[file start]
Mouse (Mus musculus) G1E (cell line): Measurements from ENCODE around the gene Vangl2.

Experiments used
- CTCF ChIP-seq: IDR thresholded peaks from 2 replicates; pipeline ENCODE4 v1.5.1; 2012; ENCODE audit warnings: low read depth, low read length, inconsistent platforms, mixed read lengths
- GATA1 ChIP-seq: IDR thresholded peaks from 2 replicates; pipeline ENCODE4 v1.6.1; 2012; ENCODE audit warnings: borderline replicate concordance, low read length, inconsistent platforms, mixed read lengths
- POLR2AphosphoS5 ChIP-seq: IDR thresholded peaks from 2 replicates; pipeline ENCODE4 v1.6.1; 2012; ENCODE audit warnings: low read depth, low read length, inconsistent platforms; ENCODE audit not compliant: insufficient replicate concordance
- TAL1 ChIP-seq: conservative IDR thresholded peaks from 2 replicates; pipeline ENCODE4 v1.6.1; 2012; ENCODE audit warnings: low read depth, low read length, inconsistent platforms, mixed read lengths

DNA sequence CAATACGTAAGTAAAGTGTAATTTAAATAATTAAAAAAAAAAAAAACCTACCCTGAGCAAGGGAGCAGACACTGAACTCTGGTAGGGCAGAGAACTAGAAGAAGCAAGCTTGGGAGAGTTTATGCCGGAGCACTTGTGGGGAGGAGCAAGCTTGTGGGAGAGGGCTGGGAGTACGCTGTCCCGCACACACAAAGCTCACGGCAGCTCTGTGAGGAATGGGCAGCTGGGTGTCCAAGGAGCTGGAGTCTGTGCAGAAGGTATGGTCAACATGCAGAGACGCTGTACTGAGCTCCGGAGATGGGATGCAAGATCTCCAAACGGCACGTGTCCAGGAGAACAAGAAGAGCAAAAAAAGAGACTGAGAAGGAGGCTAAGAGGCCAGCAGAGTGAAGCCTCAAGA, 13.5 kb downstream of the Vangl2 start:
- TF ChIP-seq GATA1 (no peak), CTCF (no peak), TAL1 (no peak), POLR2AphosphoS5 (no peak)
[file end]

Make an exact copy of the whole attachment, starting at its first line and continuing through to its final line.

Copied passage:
Mouse (Mus musculus) G1E (cell line): Measurements from ENCODE around the gene Vangl2.

Experiments used
- CTCF ChIP-seq: IDR thresholded peaks from 2 replicates; pipeline ENCODE4 v1.5.1; 2012; ENCODE audit warnings: low read depth, low read length, inconsistent platforms, mixed read lengths
- GATA1 ChIP-seq: IDR thresholded peaks from 2 replicates; pipeline ENCODE4 v1.6.1; 2012; ENCODE audit warnings: borderline replicate concordance, low read length, inconsistent platforms, mixed read lengths
- POLR2AphosphoS5 ChIP-seq: IDR thresholded peaks from 2 replicates; pipeline ENCODE4 v1.6.1; 2012; ENCODE audit warnings: low read depth, low read length, inconsistent platforms; ENCODE audit not compliant: insufficient replicate concordance
- TAL1 ChIP-seq: conservative IDR thresholded peaks from 2 replicates; pipeline ENCODE4 v1.6.1; 2012; ENCODE audit warnings: low read depth, low read length, inconsistent platforms, mixed read lengths

DNA sequence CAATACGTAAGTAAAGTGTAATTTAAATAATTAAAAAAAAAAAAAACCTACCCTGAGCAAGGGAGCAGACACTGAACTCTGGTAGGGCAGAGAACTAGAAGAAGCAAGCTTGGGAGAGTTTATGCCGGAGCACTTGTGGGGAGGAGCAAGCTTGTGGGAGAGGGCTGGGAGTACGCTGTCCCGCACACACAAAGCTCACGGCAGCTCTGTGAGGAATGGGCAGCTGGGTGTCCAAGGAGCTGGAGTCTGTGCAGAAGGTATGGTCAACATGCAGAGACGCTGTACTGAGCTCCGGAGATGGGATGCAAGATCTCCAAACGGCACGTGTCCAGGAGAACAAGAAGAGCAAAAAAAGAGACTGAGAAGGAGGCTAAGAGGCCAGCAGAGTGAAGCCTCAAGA, 13.5 kb downstream of the Vangl2 start:
- TF ChIP-seq GATA1 (no peak), CTCF (no peak), TAL1 (no peak), POLR2AphosphoS5 (no peak)